Demand for new workers grew in May, but salaries on offer for new jobs fell by 3%, the latest Reed Job Index reveals today.
The index is based on data from the UK’s largest jobs board and tracks the number of new job opportunities on offer compared to the previous month and against a baseline score of 100 set in December last year.
It found that employer demand for new staff rose by one point in May to give a reading of 103, but salaries on offer for new posts dropped down four points (3%) over the same period to record a score of 95.
The charity and voluntary sector witnessed the greatest demand, and sectors such as marketing and PR, legal and secretarial also fared well. Fully-qualified and non-qualified accountants were also sought after.
Demand also rose in the public sector, with the index rising 23 points compared to the previous month to reach 97, closing the gap on last year’s level. The report suggests the leap is perhaps a response to the forthcoming recruitment freezes in the sector.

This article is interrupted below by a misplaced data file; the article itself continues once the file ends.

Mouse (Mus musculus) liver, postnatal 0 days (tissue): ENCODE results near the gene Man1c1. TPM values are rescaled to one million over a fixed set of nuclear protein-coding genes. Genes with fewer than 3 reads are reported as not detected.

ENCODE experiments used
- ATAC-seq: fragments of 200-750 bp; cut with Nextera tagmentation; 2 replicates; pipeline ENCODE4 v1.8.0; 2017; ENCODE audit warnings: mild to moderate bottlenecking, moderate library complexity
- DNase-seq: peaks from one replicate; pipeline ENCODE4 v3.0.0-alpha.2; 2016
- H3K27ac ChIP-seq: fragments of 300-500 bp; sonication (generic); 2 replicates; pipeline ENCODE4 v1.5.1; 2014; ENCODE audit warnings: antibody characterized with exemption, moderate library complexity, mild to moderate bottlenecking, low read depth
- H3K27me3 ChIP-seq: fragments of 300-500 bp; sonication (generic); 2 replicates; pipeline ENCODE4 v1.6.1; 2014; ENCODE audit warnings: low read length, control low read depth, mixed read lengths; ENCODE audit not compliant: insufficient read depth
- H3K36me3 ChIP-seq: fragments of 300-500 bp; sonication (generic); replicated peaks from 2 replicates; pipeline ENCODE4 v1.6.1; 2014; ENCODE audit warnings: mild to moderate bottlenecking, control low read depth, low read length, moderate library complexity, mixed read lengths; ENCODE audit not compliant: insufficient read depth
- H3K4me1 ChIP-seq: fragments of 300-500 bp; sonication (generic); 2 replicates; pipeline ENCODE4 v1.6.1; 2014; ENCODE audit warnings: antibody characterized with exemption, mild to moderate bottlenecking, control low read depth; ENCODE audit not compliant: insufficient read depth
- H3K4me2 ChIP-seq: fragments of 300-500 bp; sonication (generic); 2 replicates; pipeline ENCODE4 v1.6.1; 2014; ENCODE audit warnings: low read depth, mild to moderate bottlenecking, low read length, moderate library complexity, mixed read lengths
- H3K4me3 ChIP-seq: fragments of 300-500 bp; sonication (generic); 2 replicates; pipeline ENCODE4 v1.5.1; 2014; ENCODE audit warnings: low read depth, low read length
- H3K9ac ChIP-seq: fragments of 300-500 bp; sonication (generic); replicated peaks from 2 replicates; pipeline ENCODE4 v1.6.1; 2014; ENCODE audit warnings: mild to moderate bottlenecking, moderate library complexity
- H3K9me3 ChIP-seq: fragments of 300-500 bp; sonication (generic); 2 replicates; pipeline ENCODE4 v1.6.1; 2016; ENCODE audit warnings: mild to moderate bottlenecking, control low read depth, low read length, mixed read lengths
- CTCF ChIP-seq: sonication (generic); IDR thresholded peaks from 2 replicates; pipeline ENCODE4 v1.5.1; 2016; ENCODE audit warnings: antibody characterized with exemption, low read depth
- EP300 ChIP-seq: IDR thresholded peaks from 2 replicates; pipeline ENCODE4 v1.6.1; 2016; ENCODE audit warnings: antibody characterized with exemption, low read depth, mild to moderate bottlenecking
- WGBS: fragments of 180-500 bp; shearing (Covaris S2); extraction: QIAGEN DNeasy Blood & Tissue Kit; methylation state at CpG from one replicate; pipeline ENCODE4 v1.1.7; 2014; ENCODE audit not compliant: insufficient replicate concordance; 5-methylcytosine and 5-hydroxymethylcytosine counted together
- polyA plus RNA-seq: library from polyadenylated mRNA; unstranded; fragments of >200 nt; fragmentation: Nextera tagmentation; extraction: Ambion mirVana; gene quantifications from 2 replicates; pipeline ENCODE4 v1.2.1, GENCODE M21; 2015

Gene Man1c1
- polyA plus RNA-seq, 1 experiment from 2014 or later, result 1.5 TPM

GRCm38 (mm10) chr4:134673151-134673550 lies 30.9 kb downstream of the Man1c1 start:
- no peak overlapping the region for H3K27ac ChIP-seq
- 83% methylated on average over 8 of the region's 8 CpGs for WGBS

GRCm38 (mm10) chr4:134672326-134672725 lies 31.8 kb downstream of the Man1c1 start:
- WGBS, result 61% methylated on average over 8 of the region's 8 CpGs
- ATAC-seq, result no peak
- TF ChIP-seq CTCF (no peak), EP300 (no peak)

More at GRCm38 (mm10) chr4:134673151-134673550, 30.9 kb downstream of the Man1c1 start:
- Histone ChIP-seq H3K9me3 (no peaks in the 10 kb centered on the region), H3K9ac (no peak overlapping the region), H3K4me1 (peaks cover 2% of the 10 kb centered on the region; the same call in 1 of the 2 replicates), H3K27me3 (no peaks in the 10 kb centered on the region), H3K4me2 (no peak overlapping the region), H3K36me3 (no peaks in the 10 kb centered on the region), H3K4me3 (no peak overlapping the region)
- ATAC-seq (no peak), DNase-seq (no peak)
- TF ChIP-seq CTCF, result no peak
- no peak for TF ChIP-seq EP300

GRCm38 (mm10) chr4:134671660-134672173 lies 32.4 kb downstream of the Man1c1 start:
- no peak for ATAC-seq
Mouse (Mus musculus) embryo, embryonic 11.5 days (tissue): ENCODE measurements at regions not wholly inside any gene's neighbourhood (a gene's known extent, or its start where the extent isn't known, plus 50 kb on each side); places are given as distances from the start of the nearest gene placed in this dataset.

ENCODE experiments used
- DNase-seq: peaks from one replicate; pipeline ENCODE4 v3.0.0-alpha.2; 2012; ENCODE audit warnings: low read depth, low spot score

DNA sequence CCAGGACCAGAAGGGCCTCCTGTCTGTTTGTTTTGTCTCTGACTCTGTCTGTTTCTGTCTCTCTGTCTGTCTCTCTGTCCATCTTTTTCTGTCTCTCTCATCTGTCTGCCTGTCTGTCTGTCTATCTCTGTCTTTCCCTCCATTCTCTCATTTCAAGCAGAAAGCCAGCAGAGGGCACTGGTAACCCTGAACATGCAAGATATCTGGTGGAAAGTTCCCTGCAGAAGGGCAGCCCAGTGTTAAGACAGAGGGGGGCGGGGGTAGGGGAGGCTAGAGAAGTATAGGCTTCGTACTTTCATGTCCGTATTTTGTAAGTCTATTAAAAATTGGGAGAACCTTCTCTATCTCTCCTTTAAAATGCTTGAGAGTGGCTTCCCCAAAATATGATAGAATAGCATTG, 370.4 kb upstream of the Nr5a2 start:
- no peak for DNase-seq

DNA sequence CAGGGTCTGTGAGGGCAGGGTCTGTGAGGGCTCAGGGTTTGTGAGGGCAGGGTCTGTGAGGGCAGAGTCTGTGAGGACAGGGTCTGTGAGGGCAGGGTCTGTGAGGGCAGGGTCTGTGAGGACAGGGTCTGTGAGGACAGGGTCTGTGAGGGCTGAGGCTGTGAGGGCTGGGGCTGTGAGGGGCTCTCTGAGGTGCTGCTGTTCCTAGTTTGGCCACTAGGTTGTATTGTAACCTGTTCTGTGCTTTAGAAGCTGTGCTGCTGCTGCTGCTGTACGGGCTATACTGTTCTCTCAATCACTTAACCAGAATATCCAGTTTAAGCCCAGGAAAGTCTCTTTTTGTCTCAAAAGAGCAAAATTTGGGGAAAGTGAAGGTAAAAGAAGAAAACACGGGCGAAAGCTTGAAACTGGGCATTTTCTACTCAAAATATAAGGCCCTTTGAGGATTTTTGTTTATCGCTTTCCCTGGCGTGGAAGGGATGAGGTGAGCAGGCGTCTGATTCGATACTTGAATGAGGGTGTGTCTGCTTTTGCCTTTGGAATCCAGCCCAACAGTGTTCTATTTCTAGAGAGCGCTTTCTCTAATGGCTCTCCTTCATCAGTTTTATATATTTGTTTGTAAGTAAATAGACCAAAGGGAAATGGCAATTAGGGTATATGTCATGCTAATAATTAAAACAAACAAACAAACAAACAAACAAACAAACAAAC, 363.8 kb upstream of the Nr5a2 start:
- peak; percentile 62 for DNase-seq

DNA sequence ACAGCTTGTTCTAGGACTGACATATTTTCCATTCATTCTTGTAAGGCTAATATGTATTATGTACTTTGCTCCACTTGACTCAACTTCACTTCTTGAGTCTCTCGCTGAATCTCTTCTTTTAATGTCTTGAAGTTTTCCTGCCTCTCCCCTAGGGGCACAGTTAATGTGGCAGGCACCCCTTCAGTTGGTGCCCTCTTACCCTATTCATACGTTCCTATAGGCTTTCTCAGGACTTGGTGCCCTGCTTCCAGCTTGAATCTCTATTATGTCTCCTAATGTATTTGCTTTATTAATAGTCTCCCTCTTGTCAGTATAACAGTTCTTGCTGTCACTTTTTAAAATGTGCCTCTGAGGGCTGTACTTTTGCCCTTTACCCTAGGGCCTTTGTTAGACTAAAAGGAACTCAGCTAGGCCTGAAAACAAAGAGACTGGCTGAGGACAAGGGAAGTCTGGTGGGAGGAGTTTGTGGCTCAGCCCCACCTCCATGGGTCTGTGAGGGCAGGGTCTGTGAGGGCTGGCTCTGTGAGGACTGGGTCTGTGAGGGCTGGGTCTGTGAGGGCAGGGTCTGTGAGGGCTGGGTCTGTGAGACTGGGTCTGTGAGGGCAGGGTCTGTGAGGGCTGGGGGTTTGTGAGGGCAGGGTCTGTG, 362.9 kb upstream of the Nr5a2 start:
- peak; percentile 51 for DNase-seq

Elsewhere, sectors with the greatest demand saw salaries stay steady or fall back. The average salary for May was £31,871, compared to £33,220 in April and £33,414 in December 2009.
Regionally, job demand in London has returned to growth with a reading of 102. Job numbers in East Anglia and the West Midlands also rose. However, both Scotland and Wales fell back in May compared to April, with job demand now lower than in December 2009.
Martin Warnes, managing director of Reed.co.uk, said: “While it is good that the job demand trend is upwards again, recovery remains fragile and salaries for new staff dropped by 3% in May. In spite of George Osborne’s hopes, the private sector has yet to demonstrate it is taking up the slack in advance of public sector cuts.
“However, although employers are still suffering from cost constraints, some are seizing this opportunity to recruit talented people at high value to help grow their businesses.”